2. I had a friend who restored a MGB back in the 80’s (it’s always fun to talk about someone restoring a car that was only a few years old!). That persnickety thing drove him crazy. It was the ultimate object of frustration. One day some older ‘nice guy’ offered to buy it from him. He thought the guy was making a bad emotional decision and refused the offer. He tried to talk the ‘naive’ buyer out of it explaining what a handful the car was. The offer increased until he could not refuse. The guy who bought it was indeed a bit of a nostalgic type, so for a while he kept sending letters and pictures from his adventures with the car. Always running fine and up to the task.

      My buddy still refers to the MGB as a two timing bitch.

          1. I believe “an” is correct in this case because the a/an thing isn’t based on the first letter, it’s based on the first sound. Since Emm starts with an E you use “an”. Unless there’s a proununciation of MGB that I’m not aware of.

            Source: Am grammar nazi 😉

  6. One trip to pretty much anywhere in Asia will wipe your mind clean of any worries about model names. Relax.

    *Actually, I think Relax might be a trim level, not a model name. Or maybe it’s a manufacturer, or a dealer…aw screw it.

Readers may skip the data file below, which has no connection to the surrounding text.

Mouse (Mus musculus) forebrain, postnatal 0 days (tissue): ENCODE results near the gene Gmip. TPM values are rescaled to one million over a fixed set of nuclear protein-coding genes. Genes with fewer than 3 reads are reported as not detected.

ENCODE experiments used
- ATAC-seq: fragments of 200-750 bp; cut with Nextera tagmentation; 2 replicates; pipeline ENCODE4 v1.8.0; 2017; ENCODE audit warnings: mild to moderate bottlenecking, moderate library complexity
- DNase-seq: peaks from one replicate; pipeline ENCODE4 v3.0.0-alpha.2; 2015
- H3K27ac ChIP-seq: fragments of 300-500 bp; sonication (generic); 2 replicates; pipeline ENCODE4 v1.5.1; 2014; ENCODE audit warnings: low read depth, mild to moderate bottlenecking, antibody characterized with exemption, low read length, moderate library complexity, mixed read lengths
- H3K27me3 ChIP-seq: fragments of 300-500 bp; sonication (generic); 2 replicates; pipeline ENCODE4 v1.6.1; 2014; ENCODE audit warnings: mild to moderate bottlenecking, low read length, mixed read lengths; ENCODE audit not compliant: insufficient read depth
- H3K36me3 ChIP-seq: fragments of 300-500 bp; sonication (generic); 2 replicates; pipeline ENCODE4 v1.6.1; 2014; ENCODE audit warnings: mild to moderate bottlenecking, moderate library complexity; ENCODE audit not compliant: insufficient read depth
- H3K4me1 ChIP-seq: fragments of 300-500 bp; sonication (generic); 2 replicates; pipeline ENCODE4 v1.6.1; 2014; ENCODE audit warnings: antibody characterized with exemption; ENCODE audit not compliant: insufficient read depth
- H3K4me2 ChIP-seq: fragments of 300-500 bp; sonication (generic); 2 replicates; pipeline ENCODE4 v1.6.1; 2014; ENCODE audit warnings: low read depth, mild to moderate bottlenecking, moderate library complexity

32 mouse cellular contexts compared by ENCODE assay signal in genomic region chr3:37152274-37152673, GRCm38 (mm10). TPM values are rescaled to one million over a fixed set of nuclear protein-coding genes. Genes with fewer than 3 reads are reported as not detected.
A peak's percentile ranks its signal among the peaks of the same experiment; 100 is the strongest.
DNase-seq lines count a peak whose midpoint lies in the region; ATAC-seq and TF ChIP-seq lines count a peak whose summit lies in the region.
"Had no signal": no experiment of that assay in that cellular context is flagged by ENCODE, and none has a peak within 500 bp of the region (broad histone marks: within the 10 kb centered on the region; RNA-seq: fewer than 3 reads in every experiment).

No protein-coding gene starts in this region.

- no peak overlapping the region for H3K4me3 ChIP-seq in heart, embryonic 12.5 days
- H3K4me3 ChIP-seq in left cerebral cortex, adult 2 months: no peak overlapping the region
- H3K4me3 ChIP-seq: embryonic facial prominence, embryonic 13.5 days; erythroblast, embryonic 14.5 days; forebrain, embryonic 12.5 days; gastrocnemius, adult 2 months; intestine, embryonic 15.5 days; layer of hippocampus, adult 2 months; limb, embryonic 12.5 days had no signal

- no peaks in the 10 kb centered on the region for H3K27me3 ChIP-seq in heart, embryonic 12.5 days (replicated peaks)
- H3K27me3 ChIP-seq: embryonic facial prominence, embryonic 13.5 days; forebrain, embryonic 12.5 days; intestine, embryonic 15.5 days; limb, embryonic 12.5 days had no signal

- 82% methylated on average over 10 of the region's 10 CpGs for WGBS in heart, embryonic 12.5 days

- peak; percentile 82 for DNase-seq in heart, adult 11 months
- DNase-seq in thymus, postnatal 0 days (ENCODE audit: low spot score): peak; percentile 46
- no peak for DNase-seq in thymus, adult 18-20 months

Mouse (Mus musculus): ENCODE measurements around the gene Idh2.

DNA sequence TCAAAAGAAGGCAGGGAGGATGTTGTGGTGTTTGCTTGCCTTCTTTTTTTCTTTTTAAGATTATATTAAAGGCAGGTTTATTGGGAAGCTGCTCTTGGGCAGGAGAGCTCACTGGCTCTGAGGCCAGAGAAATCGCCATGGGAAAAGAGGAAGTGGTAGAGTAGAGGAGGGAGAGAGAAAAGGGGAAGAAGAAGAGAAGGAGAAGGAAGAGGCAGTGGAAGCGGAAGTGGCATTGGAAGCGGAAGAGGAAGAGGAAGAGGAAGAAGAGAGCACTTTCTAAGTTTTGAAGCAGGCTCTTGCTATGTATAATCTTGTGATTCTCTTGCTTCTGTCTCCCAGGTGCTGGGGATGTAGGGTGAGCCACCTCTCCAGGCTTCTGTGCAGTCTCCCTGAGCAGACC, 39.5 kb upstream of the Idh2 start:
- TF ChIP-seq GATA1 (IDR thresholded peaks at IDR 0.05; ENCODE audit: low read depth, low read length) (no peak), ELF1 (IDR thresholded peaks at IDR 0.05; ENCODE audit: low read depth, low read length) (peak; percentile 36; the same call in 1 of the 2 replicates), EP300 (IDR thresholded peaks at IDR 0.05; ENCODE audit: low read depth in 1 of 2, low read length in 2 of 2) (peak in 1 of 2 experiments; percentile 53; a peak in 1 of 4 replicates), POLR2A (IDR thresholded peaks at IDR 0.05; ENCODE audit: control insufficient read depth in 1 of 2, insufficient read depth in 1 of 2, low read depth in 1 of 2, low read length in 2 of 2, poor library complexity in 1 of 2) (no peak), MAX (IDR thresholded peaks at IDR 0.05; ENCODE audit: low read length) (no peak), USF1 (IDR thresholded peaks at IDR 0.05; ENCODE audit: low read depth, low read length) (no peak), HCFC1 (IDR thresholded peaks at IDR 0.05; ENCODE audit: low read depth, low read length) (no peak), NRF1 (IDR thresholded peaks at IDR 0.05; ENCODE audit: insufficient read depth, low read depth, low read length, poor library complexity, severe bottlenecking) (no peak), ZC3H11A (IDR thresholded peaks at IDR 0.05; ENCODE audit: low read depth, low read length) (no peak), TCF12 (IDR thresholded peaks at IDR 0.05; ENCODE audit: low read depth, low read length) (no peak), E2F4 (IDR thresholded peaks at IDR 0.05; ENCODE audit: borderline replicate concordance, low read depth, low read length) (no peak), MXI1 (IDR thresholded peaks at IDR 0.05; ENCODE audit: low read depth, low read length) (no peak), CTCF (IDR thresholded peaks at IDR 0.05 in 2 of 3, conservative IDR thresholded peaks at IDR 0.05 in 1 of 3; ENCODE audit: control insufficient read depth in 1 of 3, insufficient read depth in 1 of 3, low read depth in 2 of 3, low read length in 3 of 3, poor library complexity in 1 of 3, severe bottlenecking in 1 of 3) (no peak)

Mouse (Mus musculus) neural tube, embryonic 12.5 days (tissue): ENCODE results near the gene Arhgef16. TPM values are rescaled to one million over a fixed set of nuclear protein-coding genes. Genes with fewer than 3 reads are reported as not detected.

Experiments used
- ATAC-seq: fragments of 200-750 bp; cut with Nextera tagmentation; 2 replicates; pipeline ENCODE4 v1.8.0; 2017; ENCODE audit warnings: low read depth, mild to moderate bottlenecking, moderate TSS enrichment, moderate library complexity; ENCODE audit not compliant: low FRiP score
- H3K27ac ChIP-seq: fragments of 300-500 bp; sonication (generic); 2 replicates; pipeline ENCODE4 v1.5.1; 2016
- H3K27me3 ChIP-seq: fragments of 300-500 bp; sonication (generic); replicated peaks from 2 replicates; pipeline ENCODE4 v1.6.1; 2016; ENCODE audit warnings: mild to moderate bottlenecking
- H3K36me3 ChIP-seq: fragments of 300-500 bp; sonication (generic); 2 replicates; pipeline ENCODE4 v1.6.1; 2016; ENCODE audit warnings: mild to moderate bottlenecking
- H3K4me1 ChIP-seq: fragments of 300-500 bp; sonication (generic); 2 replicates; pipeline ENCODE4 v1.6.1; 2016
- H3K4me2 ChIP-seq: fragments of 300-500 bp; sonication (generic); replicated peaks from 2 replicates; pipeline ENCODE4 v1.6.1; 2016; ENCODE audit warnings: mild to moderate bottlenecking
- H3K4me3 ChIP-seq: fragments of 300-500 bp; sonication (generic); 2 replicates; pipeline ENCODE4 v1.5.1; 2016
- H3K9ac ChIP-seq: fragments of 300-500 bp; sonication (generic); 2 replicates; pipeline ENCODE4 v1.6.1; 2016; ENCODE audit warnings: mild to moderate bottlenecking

*Wait, Screw It is definitely a trim level…

    1. Came here to say this. The Mazda6 would never be called the Mazda but, weirdly, it was never common to call it the 6. I don’t know whether it’s more impressive that they tried it or that it actually became accepted.

      Also, is the Mexican market Chevrolet Chevy any better or worse than the American market Chevrolet Chevy II or Chevrolet Chevette?

  7. I’d argue Mazda gets pretty close with their current numerical passenger cars- most systems list my car as a “Mazda Mazda2,” and I don’t think most people would know what I drove if I said I owned a 2 or 3 or 6 or whatever.

    1. My ex owned a Renault Le Car. I owned a Renault 5 Renault 5GTL if you want to be fussy). Funny the difference stickers and a badge make….

      Actually, I owned THREE Renault 5s (Fives?). You can think what you wish about that.

  8. I’ll chime in with a personal annoyance that is near and dear to my heart.

    The Nissan S-Chassis cars, though known by several wistful names in their home market and a few others (“Silvia”, “Gazelle”), have almost always used a very specific naming convention in North America and Europe, starting with the very first 200SX in 1976. Simply put, the name was based on the engine displacement, BMW-style. A 200SX used a 2.0L engine. In the case of that first S10-series 200SX, an L20B.